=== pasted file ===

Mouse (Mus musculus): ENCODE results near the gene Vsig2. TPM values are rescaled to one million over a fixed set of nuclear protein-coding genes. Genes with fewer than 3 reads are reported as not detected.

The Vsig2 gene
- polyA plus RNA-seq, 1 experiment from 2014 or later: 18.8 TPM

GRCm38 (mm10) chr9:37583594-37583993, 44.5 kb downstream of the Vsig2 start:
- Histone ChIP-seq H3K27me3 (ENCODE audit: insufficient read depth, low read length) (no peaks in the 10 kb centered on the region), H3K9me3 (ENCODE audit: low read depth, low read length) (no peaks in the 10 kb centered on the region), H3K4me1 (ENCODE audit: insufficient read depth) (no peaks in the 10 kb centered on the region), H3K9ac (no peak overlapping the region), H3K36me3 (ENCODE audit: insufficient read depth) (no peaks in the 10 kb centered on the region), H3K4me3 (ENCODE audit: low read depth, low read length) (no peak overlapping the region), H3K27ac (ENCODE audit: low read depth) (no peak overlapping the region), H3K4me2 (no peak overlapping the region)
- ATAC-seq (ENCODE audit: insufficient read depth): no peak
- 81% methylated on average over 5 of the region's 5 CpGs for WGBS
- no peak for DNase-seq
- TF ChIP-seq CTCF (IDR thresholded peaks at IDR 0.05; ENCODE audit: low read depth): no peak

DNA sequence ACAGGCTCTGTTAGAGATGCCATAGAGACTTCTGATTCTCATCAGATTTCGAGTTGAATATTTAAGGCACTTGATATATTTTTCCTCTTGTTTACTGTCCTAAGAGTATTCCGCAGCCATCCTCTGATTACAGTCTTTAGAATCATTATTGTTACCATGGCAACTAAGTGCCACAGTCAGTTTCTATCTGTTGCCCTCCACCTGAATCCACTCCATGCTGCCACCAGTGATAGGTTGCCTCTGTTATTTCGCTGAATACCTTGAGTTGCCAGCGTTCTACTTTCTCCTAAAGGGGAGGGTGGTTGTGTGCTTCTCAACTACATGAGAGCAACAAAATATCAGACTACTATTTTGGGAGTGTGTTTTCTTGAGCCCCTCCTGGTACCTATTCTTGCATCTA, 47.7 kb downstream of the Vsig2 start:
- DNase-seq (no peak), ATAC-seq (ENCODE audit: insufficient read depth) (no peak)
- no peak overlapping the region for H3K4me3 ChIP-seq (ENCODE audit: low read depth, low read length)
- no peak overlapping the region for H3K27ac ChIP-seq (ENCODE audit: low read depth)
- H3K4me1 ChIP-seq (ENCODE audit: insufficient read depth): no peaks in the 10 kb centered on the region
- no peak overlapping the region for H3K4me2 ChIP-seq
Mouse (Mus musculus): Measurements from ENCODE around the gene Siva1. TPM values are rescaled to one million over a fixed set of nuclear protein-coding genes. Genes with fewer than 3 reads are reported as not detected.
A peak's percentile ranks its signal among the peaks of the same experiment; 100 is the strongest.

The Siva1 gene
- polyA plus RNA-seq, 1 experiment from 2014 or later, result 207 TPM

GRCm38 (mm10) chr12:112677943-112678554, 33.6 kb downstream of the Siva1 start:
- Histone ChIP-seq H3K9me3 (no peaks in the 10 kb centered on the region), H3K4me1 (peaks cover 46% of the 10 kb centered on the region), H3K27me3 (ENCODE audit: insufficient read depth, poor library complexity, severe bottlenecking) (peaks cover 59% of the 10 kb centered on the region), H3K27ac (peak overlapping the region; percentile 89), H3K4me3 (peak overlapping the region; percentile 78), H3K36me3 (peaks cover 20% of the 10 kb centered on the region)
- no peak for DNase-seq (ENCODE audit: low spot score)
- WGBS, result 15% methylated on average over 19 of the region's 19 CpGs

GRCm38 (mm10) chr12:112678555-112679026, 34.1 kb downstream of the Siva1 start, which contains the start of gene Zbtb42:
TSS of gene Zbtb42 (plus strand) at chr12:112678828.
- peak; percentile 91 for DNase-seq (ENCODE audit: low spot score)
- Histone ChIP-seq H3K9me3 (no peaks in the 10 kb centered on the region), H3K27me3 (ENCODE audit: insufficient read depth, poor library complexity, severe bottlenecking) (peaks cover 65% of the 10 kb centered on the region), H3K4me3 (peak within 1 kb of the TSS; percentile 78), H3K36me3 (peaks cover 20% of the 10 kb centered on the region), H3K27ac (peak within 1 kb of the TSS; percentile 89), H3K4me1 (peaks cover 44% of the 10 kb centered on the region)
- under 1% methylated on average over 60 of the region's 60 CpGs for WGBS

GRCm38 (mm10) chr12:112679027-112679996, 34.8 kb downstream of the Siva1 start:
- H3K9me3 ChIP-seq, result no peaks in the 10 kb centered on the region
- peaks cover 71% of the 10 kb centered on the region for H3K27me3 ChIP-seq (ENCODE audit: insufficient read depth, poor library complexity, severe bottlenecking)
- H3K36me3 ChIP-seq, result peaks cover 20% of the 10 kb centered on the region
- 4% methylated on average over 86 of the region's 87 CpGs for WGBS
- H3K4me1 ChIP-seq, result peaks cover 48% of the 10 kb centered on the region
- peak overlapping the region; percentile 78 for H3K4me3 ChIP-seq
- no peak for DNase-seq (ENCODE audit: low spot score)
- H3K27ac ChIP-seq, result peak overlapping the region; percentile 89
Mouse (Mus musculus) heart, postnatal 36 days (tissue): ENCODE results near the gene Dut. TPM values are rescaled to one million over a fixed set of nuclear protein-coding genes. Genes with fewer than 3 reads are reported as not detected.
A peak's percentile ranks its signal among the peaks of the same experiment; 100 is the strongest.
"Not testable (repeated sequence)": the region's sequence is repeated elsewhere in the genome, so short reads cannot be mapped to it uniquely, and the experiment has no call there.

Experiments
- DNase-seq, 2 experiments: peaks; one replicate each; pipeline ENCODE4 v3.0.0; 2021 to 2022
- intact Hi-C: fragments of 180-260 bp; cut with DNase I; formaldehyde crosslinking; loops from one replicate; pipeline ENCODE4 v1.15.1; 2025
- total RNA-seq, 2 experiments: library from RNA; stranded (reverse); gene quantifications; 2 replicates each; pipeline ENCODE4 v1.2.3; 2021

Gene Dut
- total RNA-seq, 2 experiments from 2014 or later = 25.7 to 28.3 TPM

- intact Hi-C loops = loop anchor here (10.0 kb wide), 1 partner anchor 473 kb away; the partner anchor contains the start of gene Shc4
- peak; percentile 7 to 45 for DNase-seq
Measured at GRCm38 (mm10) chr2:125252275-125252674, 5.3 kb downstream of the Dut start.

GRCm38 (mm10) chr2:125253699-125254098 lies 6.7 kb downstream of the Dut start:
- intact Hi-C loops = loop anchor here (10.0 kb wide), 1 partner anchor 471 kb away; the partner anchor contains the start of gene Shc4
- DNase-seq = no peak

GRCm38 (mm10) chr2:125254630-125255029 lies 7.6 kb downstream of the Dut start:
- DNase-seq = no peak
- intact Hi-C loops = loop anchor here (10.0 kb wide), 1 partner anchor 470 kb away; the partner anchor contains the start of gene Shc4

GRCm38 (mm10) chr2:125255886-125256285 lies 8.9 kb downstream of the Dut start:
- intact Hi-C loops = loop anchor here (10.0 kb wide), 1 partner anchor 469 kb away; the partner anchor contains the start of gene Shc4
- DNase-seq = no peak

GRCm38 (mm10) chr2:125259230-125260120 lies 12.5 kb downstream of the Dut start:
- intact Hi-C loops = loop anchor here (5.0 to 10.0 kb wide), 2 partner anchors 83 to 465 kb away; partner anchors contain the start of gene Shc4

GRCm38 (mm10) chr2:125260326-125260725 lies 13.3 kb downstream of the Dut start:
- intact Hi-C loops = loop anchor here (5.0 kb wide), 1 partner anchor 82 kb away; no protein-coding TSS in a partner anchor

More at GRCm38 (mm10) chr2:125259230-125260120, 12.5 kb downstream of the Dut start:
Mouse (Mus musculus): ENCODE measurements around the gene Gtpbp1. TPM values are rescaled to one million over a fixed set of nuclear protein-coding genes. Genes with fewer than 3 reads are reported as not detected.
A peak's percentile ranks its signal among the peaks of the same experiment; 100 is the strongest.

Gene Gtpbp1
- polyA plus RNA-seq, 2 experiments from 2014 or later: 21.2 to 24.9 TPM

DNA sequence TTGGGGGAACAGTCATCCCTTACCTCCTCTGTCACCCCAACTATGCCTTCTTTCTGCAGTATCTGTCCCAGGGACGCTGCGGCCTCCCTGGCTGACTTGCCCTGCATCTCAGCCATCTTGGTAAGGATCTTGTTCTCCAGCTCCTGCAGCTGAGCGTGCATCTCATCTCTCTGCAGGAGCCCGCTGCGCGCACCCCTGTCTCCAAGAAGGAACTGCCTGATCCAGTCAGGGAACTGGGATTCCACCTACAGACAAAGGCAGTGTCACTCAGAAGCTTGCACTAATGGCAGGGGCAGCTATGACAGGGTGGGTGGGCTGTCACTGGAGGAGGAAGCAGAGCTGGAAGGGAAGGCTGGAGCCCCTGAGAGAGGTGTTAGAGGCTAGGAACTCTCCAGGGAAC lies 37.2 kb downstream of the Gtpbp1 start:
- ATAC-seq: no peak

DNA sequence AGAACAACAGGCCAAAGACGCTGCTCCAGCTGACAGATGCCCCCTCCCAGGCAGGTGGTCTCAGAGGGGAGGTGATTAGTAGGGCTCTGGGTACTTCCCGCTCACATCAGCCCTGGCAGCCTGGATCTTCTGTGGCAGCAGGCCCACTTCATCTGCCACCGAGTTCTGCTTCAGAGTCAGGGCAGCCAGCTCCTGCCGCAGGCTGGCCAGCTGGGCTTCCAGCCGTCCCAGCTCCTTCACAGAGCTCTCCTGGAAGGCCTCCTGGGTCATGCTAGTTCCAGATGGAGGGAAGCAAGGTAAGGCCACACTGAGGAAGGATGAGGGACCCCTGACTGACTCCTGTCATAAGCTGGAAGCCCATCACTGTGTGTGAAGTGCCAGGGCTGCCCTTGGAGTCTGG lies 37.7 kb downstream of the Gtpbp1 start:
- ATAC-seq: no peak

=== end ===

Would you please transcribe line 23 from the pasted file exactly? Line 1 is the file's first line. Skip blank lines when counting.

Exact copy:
- WGBS, result 15% methylated on average over 19 of the region's 19 CpGs